Want A Good Deal? Use These Body Language Hacks When Buying Your Next Car

Buying a second-hand car right now is a real challenge. Here are some little-known body language hacks that can make it a much easier process.

It’s official: the world is in the midst of a new car shortage. We’re still feeling the sting of the ongoing computer chip shortage, as well as other supply chain and labour disruptions caused by – you guessed it – COVID. On top of that, the used car market remains incredibly hot, partially due to people speculating on new or virtually-new cars, and also due to demand. But you’ve heard all this before.

What people really want to know is how to get the best possible deal when shopping for a second-hand car in this seller’s market. There are a few obvious answers: do your research, shop around, don’t be afraid to haggle, don’t buy a car sight-unseen (although I’ve done exactly that…)

Turns out there’s another way you can get the edge when buying a second-hand car: by learning a few simple body language hacks.

“Simple body language techniques such as… avoiding contradictory body language signals and being conscious of your posture and gestures can empower you to make an informed decision and give you the confidence to negotiate a better price,” Professor Allan Pease, best-selling author of The Definitive Book of Body Language, behaviourist and Allianz Australia expert, tells DMARGE.

One of his top tips is to consider how much eye contact you’re using: “eye contact is important with any negotiation, from business to buying big-ticket items like a car.”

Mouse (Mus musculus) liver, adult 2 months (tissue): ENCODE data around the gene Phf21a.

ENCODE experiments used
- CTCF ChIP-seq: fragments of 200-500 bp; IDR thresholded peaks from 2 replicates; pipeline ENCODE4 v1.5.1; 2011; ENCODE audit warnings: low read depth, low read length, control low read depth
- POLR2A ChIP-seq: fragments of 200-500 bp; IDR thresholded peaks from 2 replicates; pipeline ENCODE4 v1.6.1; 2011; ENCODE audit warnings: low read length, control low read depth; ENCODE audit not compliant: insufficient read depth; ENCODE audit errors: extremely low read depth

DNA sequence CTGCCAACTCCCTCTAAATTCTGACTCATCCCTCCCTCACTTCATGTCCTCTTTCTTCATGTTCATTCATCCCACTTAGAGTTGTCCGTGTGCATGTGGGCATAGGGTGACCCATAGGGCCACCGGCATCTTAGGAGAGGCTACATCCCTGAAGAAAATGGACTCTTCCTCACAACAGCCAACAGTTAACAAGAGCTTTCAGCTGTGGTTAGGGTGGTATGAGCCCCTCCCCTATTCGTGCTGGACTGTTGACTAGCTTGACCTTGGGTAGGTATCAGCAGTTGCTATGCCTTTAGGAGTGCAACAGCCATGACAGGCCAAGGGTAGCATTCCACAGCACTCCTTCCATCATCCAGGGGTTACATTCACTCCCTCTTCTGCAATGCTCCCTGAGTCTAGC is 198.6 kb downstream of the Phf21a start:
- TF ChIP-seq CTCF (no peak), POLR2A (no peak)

“[For example], in Australia, locals maintain eye-contact 65% of the time and look away 35%. This builds rapport with the seller and show you are listening, friendly and receptive to information.”

Image: Shutterstock

A hack that might be less obvious is simply to take a notepad and pen and take notes whilst inspecting the car. “This makes you appear informed and organised, and it keeps your arms and hands from revealing nervous gestures,” Pease relates.

“Body language is picked up subliminally so being aware gives you more overall control of your behaviour.”

RELATED: The Used Car Market Is A ‘Wild West’ Right Now. Here’s How To Avoid Getting Swindled

Another clever move is to take a drink bottle and sip water as you ask questions about the car’s history. “This gives you the chance to think about and analyze what’s being said before you respond. Time is what you need to consider your options, and this is a great way to add ‘the pause’ in a negotiation,” he explains.

A pro tip Pease offers which is less about body language and more about psychological tactics is this: “if you feel pressured into making a decision, explain that while you love the vehicle (if you do) you don’t have the power to make the final decision.”

Image: Pinterest

“[Say] you need to defer to another person who is not available right now. Before you get to the sale, think about who you talk to about your purchase, friend, partner, family and actually run it by them! Or take someone with you! This helps your final decision making and helps you step out of pressure-buying.”

RELATED: How Much You Need To Earn To Buy The Car Of Your Dreams

The other advantage of taking someone with you, of course, is that it’s much safer than going to meet a seller on your own. On a lighter note, it also means you’ve got someone who can drive your car home if you’re successful with the purchase.

Allianz Australia has also put together a handy Private Buyer’s Manual with even more tips on how to get the best deal possible when shopping for a second-hand car.

Now go forth, stand up straight, and conquer…

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